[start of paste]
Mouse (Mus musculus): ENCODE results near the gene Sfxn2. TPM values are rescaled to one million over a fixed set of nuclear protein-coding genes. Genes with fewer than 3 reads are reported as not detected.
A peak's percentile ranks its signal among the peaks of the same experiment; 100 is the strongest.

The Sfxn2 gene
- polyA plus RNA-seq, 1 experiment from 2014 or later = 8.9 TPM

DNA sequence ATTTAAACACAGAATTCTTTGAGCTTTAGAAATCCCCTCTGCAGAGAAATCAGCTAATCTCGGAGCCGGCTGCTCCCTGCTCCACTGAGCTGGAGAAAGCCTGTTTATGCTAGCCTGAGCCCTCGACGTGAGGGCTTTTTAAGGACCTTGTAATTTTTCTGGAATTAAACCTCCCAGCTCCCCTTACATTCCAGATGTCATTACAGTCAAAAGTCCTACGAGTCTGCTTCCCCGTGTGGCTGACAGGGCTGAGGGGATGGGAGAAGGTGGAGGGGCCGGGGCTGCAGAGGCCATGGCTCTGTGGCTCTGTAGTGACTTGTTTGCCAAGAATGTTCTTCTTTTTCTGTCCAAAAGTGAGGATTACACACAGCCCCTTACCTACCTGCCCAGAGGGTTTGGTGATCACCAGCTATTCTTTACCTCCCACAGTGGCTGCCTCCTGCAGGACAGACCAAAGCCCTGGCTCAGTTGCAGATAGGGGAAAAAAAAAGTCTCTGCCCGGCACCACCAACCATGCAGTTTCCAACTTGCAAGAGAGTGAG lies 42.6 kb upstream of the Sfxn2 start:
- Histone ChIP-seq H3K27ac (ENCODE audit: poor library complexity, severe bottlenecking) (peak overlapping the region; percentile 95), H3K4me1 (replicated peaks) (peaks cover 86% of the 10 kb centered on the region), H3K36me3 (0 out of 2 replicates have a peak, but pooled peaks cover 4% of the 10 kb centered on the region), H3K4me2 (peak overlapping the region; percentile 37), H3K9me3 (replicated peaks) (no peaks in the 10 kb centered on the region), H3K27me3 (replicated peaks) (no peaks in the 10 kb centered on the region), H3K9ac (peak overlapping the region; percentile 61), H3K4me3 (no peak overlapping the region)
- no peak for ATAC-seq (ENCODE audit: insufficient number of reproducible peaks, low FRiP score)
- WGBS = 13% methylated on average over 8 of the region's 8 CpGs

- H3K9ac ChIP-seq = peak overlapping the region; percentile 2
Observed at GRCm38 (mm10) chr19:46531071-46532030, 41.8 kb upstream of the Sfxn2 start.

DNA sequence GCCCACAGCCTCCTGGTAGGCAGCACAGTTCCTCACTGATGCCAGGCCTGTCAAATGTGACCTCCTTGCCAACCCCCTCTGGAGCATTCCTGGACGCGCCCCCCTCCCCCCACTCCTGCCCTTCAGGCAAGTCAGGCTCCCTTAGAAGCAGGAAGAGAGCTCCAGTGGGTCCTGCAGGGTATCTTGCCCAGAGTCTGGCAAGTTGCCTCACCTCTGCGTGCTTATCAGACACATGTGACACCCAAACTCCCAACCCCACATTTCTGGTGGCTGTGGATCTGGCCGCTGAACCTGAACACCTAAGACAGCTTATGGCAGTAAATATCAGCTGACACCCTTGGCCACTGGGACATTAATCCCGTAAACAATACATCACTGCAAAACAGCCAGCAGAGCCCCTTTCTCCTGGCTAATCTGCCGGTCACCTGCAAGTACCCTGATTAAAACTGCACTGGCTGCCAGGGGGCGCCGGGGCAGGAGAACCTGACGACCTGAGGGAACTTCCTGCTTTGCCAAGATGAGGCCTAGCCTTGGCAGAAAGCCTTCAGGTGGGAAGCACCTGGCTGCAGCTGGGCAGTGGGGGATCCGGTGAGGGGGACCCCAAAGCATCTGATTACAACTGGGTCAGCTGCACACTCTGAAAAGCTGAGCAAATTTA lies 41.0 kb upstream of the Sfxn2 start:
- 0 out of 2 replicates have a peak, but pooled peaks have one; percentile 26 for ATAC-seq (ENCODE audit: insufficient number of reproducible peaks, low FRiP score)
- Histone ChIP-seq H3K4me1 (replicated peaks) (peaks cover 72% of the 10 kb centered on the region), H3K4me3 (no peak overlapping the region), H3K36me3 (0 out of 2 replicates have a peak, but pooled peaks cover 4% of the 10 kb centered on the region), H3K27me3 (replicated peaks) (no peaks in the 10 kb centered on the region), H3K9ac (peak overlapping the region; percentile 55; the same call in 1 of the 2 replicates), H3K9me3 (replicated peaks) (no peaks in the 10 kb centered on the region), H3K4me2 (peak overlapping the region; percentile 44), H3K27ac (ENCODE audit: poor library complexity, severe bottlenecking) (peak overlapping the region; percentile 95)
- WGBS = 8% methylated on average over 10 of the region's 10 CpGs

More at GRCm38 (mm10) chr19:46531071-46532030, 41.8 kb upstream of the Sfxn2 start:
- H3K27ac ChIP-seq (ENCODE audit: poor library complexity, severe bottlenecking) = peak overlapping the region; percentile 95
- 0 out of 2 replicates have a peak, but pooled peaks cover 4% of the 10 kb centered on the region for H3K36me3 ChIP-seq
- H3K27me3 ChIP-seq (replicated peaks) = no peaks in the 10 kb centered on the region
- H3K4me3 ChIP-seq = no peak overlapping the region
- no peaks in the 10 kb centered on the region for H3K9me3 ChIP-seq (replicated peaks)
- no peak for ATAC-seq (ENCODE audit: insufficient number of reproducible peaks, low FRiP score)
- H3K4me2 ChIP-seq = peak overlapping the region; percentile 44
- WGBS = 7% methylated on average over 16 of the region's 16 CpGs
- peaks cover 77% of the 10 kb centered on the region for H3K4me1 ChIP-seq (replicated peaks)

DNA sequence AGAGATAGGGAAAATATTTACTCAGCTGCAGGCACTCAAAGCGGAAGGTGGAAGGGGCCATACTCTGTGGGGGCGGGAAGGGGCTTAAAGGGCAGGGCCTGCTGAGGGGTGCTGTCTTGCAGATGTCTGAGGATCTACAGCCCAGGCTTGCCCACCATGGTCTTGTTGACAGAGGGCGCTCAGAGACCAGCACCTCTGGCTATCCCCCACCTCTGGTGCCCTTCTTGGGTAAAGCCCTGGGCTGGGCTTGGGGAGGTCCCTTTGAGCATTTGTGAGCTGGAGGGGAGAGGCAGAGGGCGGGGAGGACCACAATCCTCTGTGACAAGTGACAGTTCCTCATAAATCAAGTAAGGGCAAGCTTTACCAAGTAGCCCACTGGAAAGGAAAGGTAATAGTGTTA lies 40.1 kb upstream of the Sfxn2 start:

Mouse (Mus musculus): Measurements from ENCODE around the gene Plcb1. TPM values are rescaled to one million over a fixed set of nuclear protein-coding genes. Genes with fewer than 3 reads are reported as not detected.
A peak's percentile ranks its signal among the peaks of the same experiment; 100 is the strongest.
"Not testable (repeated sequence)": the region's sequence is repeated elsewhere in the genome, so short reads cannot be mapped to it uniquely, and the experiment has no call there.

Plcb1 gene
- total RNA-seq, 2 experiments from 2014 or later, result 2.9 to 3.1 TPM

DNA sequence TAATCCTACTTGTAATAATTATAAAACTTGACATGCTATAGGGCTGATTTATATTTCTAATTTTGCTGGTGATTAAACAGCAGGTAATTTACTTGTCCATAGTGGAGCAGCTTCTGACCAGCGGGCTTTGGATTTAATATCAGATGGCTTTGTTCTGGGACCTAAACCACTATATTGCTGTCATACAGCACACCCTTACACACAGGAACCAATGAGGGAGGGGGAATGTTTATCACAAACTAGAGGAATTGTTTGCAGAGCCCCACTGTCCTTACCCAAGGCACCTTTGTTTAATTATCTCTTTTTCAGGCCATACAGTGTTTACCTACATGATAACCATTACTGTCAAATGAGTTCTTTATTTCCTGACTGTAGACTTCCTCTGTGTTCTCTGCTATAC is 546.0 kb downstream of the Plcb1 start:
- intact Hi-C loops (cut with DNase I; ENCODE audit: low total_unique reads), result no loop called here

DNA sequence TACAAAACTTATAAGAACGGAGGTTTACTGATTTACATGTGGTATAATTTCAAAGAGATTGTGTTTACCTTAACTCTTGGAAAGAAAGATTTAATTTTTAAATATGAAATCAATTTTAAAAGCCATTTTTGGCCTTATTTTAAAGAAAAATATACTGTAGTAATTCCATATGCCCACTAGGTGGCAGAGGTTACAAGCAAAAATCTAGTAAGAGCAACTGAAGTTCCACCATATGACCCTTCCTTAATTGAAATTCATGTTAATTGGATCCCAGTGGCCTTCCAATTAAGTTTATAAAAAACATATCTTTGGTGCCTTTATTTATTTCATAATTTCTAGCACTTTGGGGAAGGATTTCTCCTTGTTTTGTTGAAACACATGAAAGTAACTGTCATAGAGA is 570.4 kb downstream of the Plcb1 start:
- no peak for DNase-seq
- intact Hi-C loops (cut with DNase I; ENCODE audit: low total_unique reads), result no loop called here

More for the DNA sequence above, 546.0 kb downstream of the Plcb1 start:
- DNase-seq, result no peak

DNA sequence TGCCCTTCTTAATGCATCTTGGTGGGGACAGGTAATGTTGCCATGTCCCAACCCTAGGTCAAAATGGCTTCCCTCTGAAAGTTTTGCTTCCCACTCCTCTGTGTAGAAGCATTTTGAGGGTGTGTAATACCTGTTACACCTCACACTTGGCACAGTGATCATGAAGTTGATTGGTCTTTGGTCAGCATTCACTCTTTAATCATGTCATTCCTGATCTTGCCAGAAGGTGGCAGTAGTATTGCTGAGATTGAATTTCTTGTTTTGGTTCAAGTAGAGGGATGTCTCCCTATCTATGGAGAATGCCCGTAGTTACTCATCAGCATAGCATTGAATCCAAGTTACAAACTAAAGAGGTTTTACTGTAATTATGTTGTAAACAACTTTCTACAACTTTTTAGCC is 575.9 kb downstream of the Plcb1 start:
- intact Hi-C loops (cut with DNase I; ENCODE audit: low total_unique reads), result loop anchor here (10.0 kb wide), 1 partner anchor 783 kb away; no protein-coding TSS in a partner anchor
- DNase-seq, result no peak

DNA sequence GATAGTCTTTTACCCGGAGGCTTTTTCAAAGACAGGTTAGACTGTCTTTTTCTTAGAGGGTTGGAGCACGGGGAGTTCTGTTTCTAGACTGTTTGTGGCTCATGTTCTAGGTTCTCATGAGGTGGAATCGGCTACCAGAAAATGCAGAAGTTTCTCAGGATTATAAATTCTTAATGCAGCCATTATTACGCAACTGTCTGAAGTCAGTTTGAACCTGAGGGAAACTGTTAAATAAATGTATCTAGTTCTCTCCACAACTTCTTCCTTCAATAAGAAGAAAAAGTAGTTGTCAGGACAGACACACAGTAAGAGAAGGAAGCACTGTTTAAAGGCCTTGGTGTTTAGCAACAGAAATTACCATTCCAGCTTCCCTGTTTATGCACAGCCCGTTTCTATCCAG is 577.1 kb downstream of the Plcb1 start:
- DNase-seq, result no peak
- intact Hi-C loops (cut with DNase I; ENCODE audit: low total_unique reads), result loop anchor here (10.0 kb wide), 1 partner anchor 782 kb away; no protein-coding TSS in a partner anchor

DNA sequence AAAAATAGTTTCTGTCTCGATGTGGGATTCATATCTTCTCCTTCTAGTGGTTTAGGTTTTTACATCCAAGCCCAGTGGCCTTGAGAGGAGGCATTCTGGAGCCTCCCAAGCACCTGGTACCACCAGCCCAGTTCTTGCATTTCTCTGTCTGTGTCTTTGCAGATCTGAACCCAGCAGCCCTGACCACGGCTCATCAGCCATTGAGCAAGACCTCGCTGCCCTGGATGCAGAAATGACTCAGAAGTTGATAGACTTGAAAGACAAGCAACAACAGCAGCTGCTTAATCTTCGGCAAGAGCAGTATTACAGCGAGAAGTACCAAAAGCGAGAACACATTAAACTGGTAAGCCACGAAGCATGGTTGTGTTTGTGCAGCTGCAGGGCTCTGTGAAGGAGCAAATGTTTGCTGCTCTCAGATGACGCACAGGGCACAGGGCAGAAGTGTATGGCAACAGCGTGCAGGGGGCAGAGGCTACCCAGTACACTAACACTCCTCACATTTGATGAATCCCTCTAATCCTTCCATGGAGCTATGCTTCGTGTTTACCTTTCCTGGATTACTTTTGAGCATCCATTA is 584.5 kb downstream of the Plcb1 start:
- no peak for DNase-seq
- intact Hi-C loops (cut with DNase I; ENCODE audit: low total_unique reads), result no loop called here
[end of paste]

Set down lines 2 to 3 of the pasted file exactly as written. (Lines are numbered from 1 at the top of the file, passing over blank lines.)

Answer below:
A peak's percentile ranks its signal among the peaks of the same experiment; 100 is the strongest.

The Sfxn2 gene